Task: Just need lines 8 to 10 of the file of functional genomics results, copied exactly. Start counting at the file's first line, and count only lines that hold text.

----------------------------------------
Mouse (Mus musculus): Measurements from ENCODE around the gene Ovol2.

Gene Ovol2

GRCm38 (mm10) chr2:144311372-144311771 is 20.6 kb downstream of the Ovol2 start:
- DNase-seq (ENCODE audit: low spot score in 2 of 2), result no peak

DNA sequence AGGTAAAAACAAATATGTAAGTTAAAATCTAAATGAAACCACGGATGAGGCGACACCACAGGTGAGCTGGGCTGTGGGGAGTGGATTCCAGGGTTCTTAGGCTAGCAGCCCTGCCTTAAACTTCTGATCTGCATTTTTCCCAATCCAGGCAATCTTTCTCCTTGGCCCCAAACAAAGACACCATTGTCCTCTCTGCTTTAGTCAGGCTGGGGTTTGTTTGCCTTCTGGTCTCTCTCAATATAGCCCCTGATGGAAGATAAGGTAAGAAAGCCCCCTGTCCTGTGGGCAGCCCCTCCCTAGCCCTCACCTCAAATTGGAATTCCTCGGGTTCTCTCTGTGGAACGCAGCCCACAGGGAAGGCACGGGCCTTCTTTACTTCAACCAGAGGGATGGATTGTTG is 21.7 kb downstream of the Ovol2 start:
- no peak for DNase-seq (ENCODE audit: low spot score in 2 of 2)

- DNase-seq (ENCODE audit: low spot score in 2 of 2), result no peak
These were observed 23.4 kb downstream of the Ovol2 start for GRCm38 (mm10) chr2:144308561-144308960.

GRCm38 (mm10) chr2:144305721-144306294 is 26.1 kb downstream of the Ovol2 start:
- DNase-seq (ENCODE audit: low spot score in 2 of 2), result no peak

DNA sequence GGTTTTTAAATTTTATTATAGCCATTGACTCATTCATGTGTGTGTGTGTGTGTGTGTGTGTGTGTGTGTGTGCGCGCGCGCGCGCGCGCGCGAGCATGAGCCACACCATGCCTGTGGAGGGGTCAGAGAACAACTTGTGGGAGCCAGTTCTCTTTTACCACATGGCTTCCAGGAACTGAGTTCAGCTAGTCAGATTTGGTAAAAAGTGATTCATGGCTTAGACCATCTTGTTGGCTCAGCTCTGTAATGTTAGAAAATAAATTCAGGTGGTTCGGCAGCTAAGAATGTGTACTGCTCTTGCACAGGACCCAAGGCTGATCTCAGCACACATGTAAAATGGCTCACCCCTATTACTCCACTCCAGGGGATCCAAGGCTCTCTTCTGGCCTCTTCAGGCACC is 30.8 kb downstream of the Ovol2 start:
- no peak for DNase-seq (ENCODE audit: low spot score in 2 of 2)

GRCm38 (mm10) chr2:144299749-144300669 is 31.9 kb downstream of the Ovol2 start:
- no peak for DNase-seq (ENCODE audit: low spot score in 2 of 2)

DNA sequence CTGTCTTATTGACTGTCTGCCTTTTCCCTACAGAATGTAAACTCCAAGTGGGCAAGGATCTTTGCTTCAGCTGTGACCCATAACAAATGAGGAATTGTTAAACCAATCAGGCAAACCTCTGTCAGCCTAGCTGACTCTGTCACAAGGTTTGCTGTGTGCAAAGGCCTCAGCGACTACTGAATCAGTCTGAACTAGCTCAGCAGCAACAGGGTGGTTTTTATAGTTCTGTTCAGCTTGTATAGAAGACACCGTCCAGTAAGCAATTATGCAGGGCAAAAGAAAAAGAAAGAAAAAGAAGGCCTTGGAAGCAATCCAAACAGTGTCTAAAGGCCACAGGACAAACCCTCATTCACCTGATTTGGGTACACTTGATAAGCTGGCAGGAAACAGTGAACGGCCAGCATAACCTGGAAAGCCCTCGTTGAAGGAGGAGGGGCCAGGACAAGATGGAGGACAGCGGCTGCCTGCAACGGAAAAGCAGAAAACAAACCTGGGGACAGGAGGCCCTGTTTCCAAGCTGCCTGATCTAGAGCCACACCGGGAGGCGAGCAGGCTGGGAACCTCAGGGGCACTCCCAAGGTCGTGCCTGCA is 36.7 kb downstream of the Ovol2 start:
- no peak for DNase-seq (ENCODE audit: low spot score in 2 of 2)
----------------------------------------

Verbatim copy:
These were observed 23.4 kb downstream of the Ovol2 start for GRCm38 (mm10) chr2:144308561-144308960.

GRCm38 (mm10) chr2:144305721-144306294 is 26.1 kb downstream of the Ovol2 start:
- DNase-seq (ENCODE audit: low spot score in 2 of 2), result no peak